He never achieved the fame of O'Toole and Harris, but I remember his performances in The Bofors Gun and The Reckoning with pleasure. I first saw the latter film round about the same time as his performance in the BBC's Macbeth and I’m pleased to say that it has had a few recent outings on Talking Pictures. It features an appearance from wrestler Jackie Pallo. I have no memory of Pallo from World of Sport which is ironic for a wrestler billed as Mr TV.
The last time I saw Williamson in TV land was in the mid-1980s as The Last Viceroy, in which he jolly well gave it a go as Lord Louis Mountbatten. I don't think it was his best performance but, never mind, even an off-form Nicol Williamson is more watchable than most other actors I could name.
Double Exposure co-stars Robert Culp as the guest villain. Culp plays Dr Bart Keppel who has given himself the fancy title of motivation research specialist. Keppel has written countless books and made promotional adverts and documentaries all with the aim of telling businessmen how to sell things. He is not as good at his job as he thinks because Mr Norris, his latest client, intends to fire him. Affronted by such a dent to his ego, Keppel does what any good homicidal egotist does and bumps Mr Norris off at a screening while appearing to have a cast iron alibi.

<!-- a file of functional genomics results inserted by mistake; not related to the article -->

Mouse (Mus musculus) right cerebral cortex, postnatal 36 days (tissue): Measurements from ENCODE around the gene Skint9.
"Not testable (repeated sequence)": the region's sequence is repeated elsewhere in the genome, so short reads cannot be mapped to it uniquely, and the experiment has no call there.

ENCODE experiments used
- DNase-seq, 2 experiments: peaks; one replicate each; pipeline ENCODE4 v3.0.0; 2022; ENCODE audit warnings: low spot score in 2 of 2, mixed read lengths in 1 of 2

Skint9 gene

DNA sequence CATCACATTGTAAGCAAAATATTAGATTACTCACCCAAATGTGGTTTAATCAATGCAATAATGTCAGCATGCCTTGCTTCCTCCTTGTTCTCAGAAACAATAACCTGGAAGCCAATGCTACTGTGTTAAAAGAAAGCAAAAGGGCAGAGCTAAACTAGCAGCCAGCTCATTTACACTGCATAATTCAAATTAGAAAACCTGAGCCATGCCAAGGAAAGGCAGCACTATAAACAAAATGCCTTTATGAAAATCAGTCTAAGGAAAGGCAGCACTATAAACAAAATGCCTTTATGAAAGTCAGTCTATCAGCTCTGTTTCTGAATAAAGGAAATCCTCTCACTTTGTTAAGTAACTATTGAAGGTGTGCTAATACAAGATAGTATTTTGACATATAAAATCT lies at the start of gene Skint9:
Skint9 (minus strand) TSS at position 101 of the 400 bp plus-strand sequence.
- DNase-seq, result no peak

After Norris has eaten plentiful salted caviar, Keppel ensures that he leaves the screening room so that he can quench his thirst by craftily inserting some subliminal shots of a cool, refreshing drink. Keppel slips out at the same time, after having the foresight to continue his narration by a tape-recorded message, and shoots Norris dead. From what I have seen of the way the dead man stuffed his face with the caviar and crackers, it's a fair bet that his gluttony would have seen him off in the not-too-distant future anyway. That's the trouble with homicidal egotists - their homicidal egotism doesn’t allow them to play the long game.
As if Keppel's actions aren't reprehensible enough he implicates the dead man's wife by telling her that her husband has been seeing another woman and sending her off on a wild goose chase so that she has no alibi for the time of the murder.